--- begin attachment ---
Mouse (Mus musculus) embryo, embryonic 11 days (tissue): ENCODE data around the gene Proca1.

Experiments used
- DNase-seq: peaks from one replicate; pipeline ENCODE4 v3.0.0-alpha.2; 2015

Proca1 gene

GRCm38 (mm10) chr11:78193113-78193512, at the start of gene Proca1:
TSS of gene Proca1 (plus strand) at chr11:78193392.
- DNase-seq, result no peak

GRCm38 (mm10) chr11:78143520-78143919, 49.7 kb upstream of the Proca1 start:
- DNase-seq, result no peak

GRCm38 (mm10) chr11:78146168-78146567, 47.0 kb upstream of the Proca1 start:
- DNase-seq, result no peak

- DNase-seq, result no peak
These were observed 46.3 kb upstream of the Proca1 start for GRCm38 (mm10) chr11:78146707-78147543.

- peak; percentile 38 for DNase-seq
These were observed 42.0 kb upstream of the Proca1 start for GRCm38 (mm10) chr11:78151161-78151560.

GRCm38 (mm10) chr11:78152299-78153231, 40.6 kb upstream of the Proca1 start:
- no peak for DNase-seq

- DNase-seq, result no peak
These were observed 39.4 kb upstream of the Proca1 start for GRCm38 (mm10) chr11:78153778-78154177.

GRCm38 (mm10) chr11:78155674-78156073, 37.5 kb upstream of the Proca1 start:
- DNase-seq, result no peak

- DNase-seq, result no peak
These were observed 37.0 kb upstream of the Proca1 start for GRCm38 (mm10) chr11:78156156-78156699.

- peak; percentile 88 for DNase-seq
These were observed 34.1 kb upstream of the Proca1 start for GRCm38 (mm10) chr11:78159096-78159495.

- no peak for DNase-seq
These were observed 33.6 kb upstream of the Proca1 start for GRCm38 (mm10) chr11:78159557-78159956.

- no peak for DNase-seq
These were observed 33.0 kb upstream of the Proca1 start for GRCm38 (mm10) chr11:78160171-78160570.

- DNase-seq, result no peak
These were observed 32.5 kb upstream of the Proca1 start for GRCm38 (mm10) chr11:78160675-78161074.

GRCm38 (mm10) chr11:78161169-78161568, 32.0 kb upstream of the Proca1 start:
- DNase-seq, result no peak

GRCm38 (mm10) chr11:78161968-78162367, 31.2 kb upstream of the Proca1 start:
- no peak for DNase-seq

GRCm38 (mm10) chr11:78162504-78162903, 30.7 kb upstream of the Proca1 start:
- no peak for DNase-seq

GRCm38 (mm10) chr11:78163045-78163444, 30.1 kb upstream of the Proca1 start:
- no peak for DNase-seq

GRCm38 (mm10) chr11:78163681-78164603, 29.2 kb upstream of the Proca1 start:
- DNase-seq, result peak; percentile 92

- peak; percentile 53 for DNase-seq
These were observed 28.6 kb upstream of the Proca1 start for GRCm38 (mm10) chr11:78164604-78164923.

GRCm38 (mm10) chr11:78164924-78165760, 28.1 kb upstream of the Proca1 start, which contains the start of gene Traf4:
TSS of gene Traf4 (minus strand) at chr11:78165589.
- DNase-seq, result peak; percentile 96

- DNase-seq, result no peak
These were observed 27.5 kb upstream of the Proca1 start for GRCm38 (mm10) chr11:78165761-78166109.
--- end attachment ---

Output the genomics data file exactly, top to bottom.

Mouse (Mus musculus) embryo, embryonic 11 days (tissue): ENCODE data around the gene Proca1.

Experiments used
- DNase-seq: peaks from one replicate; pipeline ENCODE4 v3.0.0-alpha.2; 2015

Proca1 gene

GRCm38 (mm10) chr11:78193113-78193512, at the start of gene Proca1:
TSS of gene Proca1 (plus strand) at chr11:78193392.
- DNase-seq, result no peak

GRCm38 (mm10) chr11:78143520-78143919, 49.7 kb upstream of the Proca1 start:
- DNase-seq, result no peak

GRCm38 (mm10) chr11:78146168-78146567, 47.0 kb upstream of the Proca1 start:
- DNase-seq, result no peak

- DNase-seq, result no peak
These were observed 46.3 kb upstream of the Proca1 start for GRCm38 (mm10) chr11:78146707-78147543.

- peak; percentile 38 for DNase-seq
These were observed 42.0 kb upstream of the Proca1 start for GRCm38 (mm10) chr11:78151161-78151560.

GRCm38 (mm10) chr11:78152299-78153231, 40.6 kb upstream of the Proca1 start:
- no peak for DNase-seq

- DNase-seq, result no peak
These were observed 39.4 kb upstream of the Proca1 start for GRCm38 (mm10) chr11:78153778-78154177.

GRCm38 (mm10) chr11:78155674-78156073, 37.5 kb upstream of the Proca1 start:
- DNase-seq, result no peak

- DNase-seq, result no peak
These were observed 37.0 kb upstream of the Proca1 start for GRCm38 (mm10) chr11:78156156-78156699.

- peak; percentile 88 for DNase-seq
These were observed 34.1 kb upstream of the Proca1 start for GRCm38 (mm10) chr11:78159096-78159495.

- no peak for DNase-seq
These were observed 33.6 kb upstream of the Proca1 start for GRCm38 (mm10) chr11:78159557-78159956.

- no peak for DNase-seq
These were observed 33.0 kb upstream of the Proca1 start for GRCm38 (mm10) chr11:78160171-78160570.

- DNase-seq, result no peak
These were observed 32.5 kb upstream of the Proca1 start for GRCm38 (mm10) chr11:78160675-78161074.

GRCm38 (mm10) chr11:78161169-78161568, 32.0 kb upstream of the Proca1 start:
- DNase-seq, result no peak

GRCm38 (mm10) chr11:78161968-78162367, 31.2 kb upstream of the Proca1 start:
- no peak for DNase-seq

GRCm38 (mm10) chr11:78162504-78162903, 30.7 kb upstream of the Proca1 start:
- no peak for DNase-seq

GRCm38 (mm10) chr11:78163045-78163444, 30.1 kb upstream of the Proca1 start:
- no peak for DNase-seq

GRCm38 (mm10) chr11:78163681-78164603, 29.2 kb upstream of the Proca1 start:
- DNase-seq, result peak; percentile 92

- peak; percentile 53 for DNase-seq
These were observed 28.6 kb upstream of the Proca1 start for GRCm38 (mm10) chr11:78164604-78164923.

GRCm38 (mm10) chr11:78164924-78165760, 28.1 kb upstream of the Proca1 start, which contains the start of gene Traf4:
TSS of gene Traf4 (minus strand) at chr11:78165589.
- DNase-seq, result peak; percentile 96

- DNase-seq, result no peak
These were observed 27.5 kb upstream of the Proca1 start for GRCm38 (mm10) chr11:78165761-78166109.